Recently, I was invited to visit the home and gallery of internationally-known Vietnamese artist Le Kinh Tai. After a ride through narrow streets and over one-lane metal bridges, we arrived at the artist’s home in Nha Be, a distant suburb of Ho Chi Minh City.
I was looking forward to seeing the work. Each visual artist has his or her own sensory language, just as poets and writers have their own verbal imagery. Cracking the visual code, so to speak, can be as exciting as understanding Chaucer in the original.
Upon arriving, I entered a huge three-story gallery whose plain white walls were covered with paintings of strange creatures. Under the unusual forms was a whole world of thought, emotion and perception to be absorbed and appreciated.
I spent the next hour carefully studying the paintings, looking for that elusive key to the artist’s soul. I first noticed what appeared to be a friendly lion done in hues of yellow and soft ochre. There was something familiar about it—not from Animal World; more like school and street celebrations for Tet. Then I noticed two words on the painting: Kỳ Lân.
The kỳ lân is a traditional mythical animal, a composite of several real animals, and is the creature represented in the múa kỳ lân, what is commonly known in English as the ‘lion dance.’ A kỳ lân is supposed to bring good fortune, but almost hidden in the background of the painting were the words ‘I don’t care’ in English and some Vietnamese words having no meaning but echoing the sound of the English phrase. Stepping back for a better view, I noticed the splashes of red on the painting looked very much like blood. This was no friendly lion!
As I began to study other creatures on the walls with their big teeth, bulging eyes and elongated bodies, the artist’s use of the kỳ lân as a motif and metaphor was becoming clear. A young kỳ lân frolics in a sea of colour, a human child in the background. A large kỳ lân with a deceptive smile gathers followers, some seemingly inspired by his charisma, others following blindly, unthinking, and some with him for their own sinister purposes. How many people in the world want a leader to ‘save’ them rather than finding strength and meaning in their own souls?
On a large double canvas, a voracious kỳ lân has devoured human beings; their fragmented remains are enclosed in individual cells of the monster’s body, separated from the real world and from each other. Is it the portrait of a materialistic society? Does it represent a cold, machine-like economy? Or perhaps the hold of outmoded, stultifying traditions.
I asked the artist Le Kinh Tai about the variety of toothy grins ranging from friendly to sinister in many of his paintings. He replied somewhat sheepishly, ‘I only paint at night. First, I take a shower, go to my studio in my underwear and begin to paint. Sometimes I smile with gratitude for the good things in my life. Sometimes I grit my teeth in rage at all the needless suffering, poverty and blindness in the world.’
In artist Le Kinh Tai’s world, even the fish have teeth. Two striking paintings of wooden fish are found high on the walls. On one is written ‘Wooden Fish’ in both English and Vietnamese, and one warns ‘Stop eating, don’t touch.’ There are several folk tales related to people so desperate for food they carved wooden fish, dipped them in salt or fish sauce and pretended to eat them with their rice. One tale tells of a miserly teacher who fed his students only rice and a large salted wooden fish for his students to nibble on. They say he served the same fish for three years!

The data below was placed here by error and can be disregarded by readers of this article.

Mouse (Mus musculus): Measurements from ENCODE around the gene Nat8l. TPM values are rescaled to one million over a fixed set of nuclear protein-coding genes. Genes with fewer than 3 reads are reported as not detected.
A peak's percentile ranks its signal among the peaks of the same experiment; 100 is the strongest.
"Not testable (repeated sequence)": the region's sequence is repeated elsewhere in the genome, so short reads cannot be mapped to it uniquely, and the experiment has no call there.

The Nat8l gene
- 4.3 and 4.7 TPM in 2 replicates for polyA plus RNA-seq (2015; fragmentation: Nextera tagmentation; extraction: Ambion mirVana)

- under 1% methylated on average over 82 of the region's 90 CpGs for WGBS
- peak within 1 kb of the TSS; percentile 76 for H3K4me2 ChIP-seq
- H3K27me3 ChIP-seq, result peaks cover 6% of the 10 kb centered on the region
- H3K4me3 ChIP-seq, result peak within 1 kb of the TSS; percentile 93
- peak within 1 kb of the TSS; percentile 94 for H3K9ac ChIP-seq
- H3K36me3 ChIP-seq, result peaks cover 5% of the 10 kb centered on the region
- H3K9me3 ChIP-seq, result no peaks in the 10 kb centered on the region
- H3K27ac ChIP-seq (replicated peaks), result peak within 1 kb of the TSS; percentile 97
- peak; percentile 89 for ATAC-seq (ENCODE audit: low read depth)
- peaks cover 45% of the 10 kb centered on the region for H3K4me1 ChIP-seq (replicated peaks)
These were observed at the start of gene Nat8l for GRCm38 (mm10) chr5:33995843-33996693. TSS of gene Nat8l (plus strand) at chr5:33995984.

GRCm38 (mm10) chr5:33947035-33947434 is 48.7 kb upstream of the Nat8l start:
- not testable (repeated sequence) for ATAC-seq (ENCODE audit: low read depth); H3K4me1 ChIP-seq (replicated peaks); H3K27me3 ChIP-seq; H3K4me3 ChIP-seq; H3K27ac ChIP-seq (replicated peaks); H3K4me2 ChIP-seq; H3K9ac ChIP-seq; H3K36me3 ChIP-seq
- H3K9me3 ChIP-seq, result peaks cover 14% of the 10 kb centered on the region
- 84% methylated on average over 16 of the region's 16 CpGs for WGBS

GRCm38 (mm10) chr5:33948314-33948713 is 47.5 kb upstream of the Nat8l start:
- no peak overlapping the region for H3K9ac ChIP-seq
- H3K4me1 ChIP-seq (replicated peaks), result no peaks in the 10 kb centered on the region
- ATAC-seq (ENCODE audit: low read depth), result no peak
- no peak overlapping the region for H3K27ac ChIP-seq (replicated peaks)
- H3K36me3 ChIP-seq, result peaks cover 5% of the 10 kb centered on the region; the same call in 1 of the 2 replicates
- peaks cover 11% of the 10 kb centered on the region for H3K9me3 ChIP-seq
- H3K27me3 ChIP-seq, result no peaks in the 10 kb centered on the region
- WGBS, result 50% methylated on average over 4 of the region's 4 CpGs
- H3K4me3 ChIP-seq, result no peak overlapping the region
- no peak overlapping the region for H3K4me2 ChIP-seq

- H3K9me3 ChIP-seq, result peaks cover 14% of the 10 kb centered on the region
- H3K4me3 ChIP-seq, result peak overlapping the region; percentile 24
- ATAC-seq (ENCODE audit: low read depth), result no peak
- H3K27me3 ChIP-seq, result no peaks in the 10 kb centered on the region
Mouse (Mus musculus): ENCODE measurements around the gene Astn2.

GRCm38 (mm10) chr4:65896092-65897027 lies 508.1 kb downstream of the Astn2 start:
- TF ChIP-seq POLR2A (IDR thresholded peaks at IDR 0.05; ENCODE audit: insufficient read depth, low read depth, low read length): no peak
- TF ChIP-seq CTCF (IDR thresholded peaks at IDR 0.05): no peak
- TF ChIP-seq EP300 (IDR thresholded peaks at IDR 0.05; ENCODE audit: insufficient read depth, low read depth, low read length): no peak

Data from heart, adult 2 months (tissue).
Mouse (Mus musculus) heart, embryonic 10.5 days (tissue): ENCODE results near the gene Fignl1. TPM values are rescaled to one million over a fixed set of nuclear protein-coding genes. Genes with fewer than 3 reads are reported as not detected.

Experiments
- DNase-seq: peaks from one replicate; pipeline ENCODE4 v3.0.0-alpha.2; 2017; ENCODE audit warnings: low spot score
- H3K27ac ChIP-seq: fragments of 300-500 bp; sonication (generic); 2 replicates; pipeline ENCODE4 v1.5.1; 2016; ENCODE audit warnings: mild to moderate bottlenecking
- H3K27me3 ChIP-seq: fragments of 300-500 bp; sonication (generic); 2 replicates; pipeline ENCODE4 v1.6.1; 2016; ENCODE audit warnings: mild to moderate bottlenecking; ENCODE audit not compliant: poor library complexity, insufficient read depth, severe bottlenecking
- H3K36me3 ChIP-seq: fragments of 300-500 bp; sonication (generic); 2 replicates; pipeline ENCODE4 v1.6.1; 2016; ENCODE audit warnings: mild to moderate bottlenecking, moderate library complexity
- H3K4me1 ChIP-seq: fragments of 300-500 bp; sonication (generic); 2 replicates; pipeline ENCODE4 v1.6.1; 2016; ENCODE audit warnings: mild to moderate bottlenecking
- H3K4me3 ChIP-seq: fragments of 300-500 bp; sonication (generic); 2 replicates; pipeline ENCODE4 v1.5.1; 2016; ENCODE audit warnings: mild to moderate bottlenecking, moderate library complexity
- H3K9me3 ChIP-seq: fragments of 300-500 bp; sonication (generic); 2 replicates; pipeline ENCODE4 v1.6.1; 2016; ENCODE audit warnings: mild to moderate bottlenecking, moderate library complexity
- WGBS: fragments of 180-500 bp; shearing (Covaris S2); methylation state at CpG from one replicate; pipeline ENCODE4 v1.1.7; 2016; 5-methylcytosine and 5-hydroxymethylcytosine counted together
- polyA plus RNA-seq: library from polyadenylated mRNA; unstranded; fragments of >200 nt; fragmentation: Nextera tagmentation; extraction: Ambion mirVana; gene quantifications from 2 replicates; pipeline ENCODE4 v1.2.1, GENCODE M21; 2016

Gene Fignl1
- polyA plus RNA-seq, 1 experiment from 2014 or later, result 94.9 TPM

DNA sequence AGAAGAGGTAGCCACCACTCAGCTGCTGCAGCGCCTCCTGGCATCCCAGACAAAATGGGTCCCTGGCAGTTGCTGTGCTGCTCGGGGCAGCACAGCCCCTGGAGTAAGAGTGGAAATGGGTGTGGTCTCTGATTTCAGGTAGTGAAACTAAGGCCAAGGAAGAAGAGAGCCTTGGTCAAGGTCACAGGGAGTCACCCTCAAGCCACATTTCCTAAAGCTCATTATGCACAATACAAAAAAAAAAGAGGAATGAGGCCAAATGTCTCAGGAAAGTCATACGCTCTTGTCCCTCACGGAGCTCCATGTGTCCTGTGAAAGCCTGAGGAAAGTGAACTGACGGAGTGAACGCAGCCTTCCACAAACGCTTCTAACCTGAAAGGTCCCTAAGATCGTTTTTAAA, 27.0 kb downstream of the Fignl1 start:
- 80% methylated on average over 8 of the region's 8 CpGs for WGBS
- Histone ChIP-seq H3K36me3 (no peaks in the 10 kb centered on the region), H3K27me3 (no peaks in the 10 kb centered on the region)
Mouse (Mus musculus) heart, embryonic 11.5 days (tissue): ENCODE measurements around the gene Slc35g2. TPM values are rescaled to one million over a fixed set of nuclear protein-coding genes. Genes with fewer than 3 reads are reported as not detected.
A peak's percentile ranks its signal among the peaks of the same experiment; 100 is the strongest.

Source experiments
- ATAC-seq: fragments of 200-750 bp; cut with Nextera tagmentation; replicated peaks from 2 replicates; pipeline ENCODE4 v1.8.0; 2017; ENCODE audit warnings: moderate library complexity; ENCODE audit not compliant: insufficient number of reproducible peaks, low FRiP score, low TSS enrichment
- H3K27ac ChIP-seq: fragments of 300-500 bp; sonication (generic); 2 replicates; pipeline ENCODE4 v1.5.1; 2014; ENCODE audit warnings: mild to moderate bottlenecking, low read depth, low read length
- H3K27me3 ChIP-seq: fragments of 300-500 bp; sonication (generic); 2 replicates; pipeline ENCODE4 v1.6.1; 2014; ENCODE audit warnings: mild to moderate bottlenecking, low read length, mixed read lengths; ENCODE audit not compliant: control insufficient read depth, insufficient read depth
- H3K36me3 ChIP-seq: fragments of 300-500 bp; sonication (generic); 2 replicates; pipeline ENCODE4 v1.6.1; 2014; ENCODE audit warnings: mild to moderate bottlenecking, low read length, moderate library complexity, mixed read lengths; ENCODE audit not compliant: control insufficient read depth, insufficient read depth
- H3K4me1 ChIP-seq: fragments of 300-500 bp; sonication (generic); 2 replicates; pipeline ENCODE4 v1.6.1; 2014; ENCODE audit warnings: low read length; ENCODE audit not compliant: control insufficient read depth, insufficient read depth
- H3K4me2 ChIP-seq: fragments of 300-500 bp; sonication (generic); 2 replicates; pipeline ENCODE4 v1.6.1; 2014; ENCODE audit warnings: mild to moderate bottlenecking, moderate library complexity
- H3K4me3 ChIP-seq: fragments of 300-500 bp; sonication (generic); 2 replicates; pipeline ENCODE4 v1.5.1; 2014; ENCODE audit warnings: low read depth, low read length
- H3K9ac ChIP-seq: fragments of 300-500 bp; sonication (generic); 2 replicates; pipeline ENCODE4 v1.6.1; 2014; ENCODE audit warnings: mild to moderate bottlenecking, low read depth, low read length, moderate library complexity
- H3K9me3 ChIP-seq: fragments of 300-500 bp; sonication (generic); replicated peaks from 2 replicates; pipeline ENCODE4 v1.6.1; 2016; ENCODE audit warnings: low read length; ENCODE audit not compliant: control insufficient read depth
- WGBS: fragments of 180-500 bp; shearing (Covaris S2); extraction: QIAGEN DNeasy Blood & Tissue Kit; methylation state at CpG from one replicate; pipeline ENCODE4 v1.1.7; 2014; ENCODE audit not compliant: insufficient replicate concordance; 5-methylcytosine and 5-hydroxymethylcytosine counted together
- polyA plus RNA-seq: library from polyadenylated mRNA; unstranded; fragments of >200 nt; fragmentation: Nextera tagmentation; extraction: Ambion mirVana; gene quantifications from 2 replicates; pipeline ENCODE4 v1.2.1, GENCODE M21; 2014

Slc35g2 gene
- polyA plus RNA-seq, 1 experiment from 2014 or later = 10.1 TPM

Today the term ‘wooden fish’ often refers to the ostentatious lifestyle of the nouveau riche who try to prove they are ‘better’ somehow by sporting luxury cars, homes and other symbols of wealth while frequently drowning in debt. Their hollow, materialistic lives do not satisfy. They are like wooden fish.
The Year of the Goat is celebrated in another of Le Kinh Tai’s large canvases. Is the goat smiling or leering? Its shifty eyes tell us to beware. The wealth of colours suggests a myriad of possibilities for the new year.
One of Le Kinh Tai’s most charming pieces is a painting of a six-legged chicken that is, in a sense, a self-portrait. The face has a happy, dreamy quality reminiscent of the artist’s own face and is called simply ‘Day-dreaming.’ In the corner of the painting is the word ‘Fly.’ The artist confessed he painted it after receiving an invitation to the 2009 International Artists’ workshop in the USA. Artists from fifty-six countries on five countries were given studios and a chance to paint for two months. One artist was then chosen to represent each continent. Le Kinh Tai’s works were chosen to represent Asia in the international exhibit.
When asked what artists or styles had influenced him the most, Le Kinh Tai mentioned two Vietnamese artists: Bui Xuan Phai, whose ‘phố Phái’ (paintings of Hanoi streets) are world famous, and Tran Luu Hau, whose vivid use of colours is echoed in the artist’s own work.
One final piece that perhaps sums up something of the artist’s goals was a smaller painting. In it, the chicken has learned to fly. On its back are two children. It is appropriately titled ‘For my child.’
Le Kinh Tai’s paintings have a message relevant to both the present and the future that is specifically Vietnamese but with universal implications. Through irony and metaphors he speaks to the Vietnamese people.
I am sure I missed much of the meaning and symbolism in his paintings, but his passion for people, for children and the future of Vietnamese society is clear.